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Hydronephrosis & Antenatal Hydronephrosis

Get to know your child’s Urinary System

The urinary system has four parts: two kidneys, two urinary tracts, one bladder and one urethra which is the final passage before the urine is excreted from the body. Urine is produced in the kidneys and they are collected in an area called “pelvis of the kidney”. Then, the urine drains from the pelvis into the urinary tract or ureter before it is accumulated in the bladder.

What is Hydronephrosis?

When the pelvis of the kidney with or without the ureters are swollen, the condition is termed as HYDRONEPHROSIS.

Antenatal Hydronephrosis

With advanced ultrasound technique, hydronephrosis can be detected in a child during the pregnancy. Antenatal Hydronephrosis when detected early allows time for proper planning of care for the child after delivery. In most cases, 90% of cases are detected after 18 weeks of gestation and 95% by 22 weeks gestation.

Incidence of Antenatal Hydronephrosis is 1 in 150-700 live births, more common in cases with family history of kidney disorders from birth. It can affect only one (unilateral) or both the kidneys (bilateral).

Two important causes of swelling are blockage to the urinary passage (obstruction ) or back flow of urine from the bladder as the child attempts to pass urine (reflux). Less common causes include part of a syndrome, duplication of the collecting system and even posterior urethral valve (causing bladder outflow obstruction).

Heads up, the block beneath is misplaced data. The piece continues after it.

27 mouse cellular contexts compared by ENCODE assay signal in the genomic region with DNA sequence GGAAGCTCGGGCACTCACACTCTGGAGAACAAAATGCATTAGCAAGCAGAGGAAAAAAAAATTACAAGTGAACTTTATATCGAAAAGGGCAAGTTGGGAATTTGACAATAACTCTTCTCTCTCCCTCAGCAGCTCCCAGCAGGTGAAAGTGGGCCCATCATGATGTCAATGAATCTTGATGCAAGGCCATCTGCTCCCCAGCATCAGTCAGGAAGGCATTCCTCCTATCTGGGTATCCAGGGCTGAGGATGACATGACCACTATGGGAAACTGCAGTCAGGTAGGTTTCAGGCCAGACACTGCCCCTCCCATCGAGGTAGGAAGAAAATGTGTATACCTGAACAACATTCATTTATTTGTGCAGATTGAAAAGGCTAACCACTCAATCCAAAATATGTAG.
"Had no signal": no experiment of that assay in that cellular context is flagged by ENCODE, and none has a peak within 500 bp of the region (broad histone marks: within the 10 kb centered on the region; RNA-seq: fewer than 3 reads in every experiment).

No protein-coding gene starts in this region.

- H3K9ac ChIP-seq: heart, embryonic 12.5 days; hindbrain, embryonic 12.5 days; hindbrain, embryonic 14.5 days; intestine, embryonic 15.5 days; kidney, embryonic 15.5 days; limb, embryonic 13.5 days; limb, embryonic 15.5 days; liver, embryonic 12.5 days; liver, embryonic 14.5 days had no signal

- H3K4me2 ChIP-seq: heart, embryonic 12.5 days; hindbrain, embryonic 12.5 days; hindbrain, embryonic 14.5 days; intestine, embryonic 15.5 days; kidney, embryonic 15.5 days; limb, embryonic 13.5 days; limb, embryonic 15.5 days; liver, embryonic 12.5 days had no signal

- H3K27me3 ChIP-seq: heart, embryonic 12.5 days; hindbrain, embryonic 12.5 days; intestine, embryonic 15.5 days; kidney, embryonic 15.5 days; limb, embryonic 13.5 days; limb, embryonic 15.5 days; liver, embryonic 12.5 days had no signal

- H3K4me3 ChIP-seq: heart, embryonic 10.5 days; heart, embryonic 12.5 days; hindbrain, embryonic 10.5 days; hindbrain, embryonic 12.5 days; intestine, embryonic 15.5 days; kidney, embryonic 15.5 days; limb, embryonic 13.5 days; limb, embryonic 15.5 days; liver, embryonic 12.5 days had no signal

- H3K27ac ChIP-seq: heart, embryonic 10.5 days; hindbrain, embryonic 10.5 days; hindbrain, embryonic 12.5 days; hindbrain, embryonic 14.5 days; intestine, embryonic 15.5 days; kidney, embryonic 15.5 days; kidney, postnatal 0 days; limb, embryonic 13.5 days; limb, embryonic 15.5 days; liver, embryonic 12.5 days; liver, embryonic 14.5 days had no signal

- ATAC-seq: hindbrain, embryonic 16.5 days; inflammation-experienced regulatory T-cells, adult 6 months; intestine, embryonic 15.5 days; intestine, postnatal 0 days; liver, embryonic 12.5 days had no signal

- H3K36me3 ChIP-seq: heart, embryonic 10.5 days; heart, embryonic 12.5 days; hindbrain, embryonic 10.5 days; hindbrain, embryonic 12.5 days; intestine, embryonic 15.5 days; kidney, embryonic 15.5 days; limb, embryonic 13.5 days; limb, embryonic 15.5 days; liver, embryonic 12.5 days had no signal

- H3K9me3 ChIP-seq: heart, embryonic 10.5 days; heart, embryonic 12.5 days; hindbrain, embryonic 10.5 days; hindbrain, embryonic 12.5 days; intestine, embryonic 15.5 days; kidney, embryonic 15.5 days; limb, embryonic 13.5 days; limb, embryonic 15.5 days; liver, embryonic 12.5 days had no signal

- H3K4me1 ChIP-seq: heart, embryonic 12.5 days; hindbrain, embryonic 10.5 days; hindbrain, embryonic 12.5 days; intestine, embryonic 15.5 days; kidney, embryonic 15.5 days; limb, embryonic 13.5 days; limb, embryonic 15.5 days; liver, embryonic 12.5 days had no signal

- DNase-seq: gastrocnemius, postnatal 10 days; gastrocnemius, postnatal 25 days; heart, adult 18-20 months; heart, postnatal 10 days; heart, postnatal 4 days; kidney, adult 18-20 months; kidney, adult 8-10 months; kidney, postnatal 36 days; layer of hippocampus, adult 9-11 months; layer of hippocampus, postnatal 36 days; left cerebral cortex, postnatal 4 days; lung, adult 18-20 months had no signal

What to expect During Pregnancy and After Delivery?

During pregnancy, the mother with an affected fetus generally does not require special care except for watchful monitoring. Pregnancy should be allowed till term and normal delivery can be allowed unless there are other problems.

After delivery, the baby will be referred to the Paediatric Doctor for full examination.

Management of the Child Post-delivery

All babies will be examined by a Paediatric Doctor after delivery. Blood investigation may be necessary to study the kidney function of the baby.

An ultrasound will be arranged after delivery to ascertain the problem.  Subsequent management will then depend on the findings of the repeat ultrasound done after birth.

Most of the time, the child will require a repeat ultrasound a month after the first one. Fortunately, in more than 80% of babies with antenatal hydronephrosis, they do not have an underlying serious problem and will be discharged from follow-up.

In cases with moderate or severe one-sided hydronephrosis or bilateral hydronephrosis, the child warrants a referral to the Paediatric Nephrologist or Urologist (doctors specialized in the care of children with kidney/urinary tract disease) for further work-up.

Complications

The most common complication of hydronephrosis is urinary tract infection.

What are the chances of having another child with similar problem?

Hydronephrosis is not believed to run in families as they are not inherited genetically unless it is part of a syndrome of other abnormalities.

However, it is advisable for mothers to get prenatal ultrasound during the second trimester for all future pregnancies to check the developing kidneys and bladder.

Reference:

  1. Understanding Hydronephrosis, Carmen and John Thain Centre of Prenatal Pediatrics, Columia University Medical Centre.
  2. Overview of Antenatal Hydronephrosis. UpToDate Version 11.0
Last Reviewed : 10 Oktober 2014
Writer : Dr. Lee Ming Lee